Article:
Posts tagged with "International Space Station"

‘Among the stars’: Ashes of Scotty from ‘Star Trek’ hidden on International Space Station

December 29, 2020

“Beam me up, Scotty,” the characters on the wildly popular TV series, Star Trek (196601969) used to say—and now the favor has been returned: Actor James Doohan’s family is celebrating after keeping a major secret for the past 12 years, USA Today reports.

Doohan, who famously portrayed Chief Engineer Montgomery Scott on the series, always had dreamed of resting among the stars.

After he died in 2005 at the age of 85, his ashes were smuggled aboard the International Space Station—where they fittingly float in space to this very day. To date, the Starship Enterprise engineer’s cremains has travelled nearly 1.7 billion miles through space—orbiting Earth more than 70,000 times.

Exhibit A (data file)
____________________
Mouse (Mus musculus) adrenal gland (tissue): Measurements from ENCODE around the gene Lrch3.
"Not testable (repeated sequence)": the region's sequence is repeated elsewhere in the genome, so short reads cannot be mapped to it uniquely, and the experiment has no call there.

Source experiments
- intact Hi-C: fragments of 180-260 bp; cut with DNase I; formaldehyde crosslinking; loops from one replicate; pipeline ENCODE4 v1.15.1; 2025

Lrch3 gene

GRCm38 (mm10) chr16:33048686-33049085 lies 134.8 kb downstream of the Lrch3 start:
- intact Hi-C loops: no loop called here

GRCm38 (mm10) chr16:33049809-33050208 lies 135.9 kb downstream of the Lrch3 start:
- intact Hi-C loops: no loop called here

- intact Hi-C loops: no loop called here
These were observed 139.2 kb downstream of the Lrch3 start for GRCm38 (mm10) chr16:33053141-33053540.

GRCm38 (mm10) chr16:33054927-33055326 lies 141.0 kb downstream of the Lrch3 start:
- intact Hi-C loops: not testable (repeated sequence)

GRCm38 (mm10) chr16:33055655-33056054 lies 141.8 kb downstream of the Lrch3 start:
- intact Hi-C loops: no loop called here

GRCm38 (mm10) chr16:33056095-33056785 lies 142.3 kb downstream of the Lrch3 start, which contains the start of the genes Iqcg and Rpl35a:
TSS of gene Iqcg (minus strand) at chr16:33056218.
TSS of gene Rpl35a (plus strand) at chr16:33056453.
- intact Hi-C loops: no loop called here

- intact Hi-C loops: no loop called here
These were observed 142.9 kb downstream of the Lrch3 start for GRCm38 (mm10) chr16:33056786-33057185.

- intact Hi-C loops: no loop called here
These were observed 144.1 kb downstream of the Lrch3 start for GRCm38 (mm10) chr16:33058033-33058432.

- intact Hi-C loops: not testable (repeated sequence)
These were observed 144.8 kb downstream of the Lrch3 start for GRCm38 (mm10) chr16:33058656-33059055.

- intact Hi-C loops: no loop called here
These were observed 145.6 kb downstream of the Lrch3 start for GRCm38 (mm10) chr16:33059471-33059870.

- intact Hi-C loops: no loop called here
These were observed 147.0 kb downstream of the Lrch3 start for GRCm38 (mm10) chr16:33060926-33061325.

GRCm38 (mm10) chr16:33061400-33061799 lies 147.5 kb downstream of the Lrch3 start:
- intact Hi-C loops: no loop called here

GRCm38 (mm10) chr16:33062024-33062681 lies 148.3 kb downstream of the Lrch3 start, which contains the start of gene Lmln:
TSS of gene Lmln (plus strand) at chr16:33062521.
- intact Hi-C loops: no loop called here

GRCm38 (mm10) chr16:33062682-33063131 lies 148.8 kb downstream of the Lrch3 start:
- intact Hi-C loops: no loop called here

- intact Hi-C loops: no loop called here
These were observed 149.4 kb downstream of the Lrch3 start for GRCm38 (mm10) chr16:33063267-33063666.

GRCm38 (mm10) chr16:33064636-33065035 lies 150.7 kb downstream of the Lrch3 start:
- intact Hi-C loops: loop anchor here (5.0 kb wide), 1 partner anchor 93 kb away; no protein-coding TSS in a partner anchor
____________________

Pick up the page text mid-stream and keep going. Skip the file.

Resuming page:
“I have been keeping a secret for over 12 years,” Chris Doohan, one of the actor’s sons, wrote on Twitter—adding a link to a December 25 article from the Times of London that revealed the secret.

“My dad had three passions: space, science and trains. He always wanted to go into space,” Chris Doohan told the Times.

What’s more, now the mystery has been solved: Richard Garriott, an entrepreneur and one of the first private citizens in space, says he smuggled James Doohan’s ashes onto the ISS in 2008 during a 12-day mission as a private astronaut in a plot concocted by Chris Doohan.

The caper entailed printing three cards with a Doohan photograph and laminating each with a sprinkling of ashes sealed inside hidden inside his flight data file.